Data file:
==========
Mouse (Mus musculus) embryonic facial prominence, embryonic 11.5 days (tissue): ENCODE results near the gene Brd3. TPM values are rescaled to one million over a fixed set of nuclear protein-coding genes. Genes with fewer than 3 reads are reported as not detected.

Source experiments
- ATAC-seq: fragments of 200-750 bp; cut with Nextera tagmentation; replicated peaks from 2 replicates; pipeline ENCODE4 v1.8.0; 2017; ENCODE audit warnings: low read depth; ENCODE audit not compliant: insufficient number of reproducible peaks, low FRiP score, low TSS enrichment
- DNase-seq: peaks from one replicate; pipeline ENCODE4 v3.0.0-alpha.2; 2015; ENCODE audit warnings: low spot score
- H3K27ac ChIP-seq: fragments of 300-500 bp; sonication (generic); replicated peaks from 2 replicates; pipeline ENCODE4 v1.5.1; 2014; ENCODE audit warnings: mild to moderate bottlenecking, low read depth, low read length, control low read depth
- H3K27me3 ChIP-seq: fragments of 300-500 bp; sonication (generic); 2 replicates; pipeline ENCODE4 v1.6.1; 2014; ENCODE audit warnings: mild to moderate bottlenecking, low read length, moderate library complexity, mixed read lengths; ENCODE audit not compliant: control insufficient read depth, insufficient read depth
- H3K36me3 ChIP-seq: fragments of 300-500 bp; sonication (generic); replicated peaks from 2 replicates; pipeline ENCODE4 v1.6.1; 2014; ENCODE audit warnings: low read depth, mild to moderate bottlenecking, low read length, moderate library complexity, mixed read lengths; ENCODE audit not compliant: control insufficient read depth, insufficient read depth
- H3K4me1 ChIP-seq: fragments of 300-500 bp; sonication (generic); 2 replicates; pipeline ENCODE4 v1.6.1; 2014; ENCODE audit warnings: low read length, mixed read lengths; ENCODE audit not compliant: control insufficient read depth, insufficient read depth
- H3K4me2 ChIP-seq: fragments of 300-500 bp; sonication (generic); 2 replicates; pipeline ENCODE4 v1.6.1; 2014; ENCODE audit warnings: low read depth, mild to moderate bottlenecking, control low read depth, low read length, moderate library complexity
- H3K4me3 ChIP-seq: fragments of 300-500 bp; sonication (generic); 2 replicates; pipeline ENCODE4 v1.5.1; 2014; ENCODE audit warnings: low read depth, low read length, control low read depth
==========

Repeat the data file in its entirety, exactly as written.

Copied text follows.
Mouse (Mus musculus) embryonic facial prominence, embryonic 11.5 days (tissue): ENCODE results near the gene Brd3. TPM values are rescaled to one million over a fixed set of nuclear protein-coding genes. Genes with fewer than 3 reads are reported as not detected.

Source experiments
- ATAC-seq: fragments of 200-750 bp; cut with Nextera tagmentation; replicated peaks from 2 replicates; pipeline ENCODE4 v1.8.0; 2017; ENCODE audit warnings: low read depth; ENCODE audit not compliant: insufficient number of reproducible peaks, low FRiP score, low TSS enrichment
- DNase-seq: peaks from one replicate; pipeline ENCODE4 v3.0.0-alpha.2; 2015; ENCODE audit warnings: low spot score
- H3K27ac ChIP-seq: fragments of 300-500 bp; sonication (generic); replicated peaks from 2 replicates; pipeline ENCODE4 v1.5.1; 2014; ENCODE audit warnings: mild to moderate bottlenecking, low read depth, low read length, control low read depth
- H3K27me3 ChIP-seq: fragments of 300-500 bp; sonication (generic); 2 replicates; pipeline ENCODE4 v1.6.1; 2014; ENCODE audit warnings: mild to moderate bottlenecking, low read length, moderate library complexity, mixed read lengths; ENCODE audit not compliant: control insufficient read depth, insufficient read depth
- H3K36me3 ChIP-seq: fragments of 300-500 bp; sonication (generic); replicated peaks from 2 replicates; pipeline ENCODE4 v1.6.1; 2014; ENCODE audit warnings: low read depth, mild to moderate bottlenecking, low read length, moderate library complexity, mixed read lengths; ENCODE audit not compliant: control insufficient read depth, insufficient read depth
- H3K4me1 ChIP-seq: fragments of 300-500 bp; sonication (generic); 2 replicates; pipeline ENCODE4 v1.6.1; 2014; ENCODE audit warnings: low read length, mixed read lengths; ENCODE audit not compliant: control insufficient read depth, insufficient read depth
- H3K4me2 ChIP-seq: fragments of 300-500 bp; sonication (generic); 2 replicates; pipeline ENCODE4 v1.6.1; 2014; ENCODE audit warnings: low read depth, mild to moderate bottlenecking, control low read depth, low read length, moderate library complexity
- H3K4me3 ChIP-seq: fragments of 300-500 bp; sonication (generic); 2 replicates; pipeline ENCODE4 v1.5.1; 2014; ENCODE audit warnings: low read depth, low read length, control low read depth